Climate change may be weeding out the bacteria that form the base of the ocean’s food chain, selecting certain strains for survival, according to a new study.
In climate change, as in everything, there are winners and losers. As atmospheric carbon dioxide levels and temperature rise globally, scientists increasingly want to know which organisms will thrive and which will perish in the environment of tomorrow.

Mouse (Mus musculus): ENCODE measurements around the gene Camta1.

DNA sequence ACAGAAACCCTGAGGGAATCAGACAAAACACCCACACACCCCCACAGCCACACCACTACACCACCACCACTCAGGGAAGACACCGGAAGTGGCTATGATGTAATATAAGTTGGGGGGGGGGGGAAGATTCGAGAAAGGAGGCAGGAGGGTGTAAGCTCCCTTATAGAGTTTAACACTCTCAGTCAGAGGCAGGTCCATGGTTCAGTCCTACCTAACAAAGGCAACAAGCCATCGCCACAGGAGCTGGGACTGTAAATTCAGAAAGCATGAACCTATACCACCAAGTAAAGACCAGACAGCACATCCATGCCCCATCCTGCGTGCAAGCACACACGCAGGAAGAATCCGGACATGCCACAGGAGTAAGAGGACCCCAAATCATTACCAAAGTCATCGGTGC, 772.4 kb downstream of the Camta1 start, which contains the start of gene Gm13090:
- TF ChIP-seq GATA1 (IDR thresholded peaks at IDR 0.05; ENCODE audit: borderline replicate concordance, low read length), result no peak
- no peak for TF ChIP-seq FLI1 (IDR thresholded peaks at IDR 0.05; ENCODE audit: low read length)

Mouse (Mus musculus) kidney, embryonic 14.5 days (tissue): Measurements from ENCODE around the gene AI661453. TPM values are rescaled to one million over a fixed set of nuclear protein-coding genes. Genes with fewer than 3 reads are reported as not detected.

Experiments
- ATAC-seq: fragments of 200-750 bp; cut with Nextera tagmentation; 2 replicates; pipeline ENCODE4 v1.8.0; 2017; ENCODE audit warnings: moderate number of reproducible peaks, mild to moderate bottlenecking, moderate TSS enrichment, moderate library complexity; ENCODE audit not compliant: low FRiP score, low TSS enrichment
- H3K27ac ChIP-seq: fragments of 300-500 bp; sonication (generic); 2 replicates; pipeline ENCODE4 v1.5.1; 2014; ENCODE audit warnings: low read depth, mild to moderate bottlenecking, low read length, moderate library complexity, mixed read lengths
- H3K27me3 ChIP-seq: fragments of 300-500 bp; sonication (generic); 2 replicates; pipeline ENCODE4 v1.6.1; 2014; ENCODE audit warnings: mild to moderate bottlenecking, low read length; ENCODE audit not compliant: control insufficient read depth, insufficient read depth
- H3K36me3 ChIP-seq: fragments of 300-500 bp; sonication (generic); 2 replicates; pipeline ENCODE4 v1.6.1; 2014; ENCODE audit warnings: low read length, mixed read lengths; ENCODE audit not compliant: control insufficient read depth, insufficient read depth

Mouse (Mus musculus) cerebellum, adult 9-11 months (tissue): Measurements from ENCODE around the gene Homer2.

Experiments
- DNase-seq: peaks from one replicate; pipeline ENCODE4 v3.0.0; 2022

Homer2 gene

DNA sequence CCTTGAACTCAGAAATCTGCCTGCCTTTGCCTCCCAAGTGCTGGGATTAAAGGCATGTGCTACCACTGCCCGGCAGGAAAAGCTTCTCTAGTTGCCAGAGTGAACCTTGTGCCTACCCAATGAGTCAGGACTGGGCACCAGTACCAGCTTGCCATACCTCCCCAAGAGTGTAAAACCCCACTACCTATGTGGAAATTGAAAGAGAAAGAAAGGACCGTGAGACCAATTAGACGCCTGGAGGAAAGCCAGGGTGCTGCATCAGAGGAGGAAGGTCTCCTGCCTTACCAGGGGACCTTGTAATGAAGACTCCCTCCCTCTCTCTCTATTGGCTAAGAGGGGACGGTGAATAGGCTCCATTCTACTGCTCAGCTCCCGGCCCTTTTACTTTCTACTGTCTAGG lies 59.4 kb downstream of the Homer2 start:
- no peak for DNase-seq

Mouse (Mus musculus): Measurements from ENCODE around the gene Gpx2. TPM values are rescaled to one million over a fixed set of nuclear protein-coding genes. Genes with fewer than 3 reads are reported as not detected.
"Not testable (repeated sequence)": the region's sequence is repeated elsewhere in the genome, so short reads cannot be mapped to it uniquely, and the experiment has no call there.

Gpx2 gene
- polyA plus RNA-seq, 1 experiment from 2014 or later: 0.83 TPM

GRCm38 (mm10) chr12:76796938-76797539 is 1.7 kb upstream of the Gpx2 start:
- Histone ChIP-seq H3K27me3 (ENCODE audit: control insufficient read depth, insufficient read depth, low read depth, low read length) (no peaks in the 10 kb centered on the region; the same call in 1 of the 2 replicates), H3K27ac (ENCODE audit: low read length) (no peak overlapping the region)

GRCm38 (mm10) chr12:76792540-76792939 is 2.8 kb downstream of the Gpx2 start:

The answer to this question for nitrogen-fixing cyanobacteria (bacteria that obtain energy through photosynthesis, or “blue-green algae”) turns out to have implications for every living thing in the ocean. Nitrogen-fixing is when certain special organisms like cyanobacteria convert inert — and therefore unusable — nitrogen gas from the air into a reactive form that the majority of other living beings need to survive. Without nitrogen fixers, life in the ocean could not survive for long.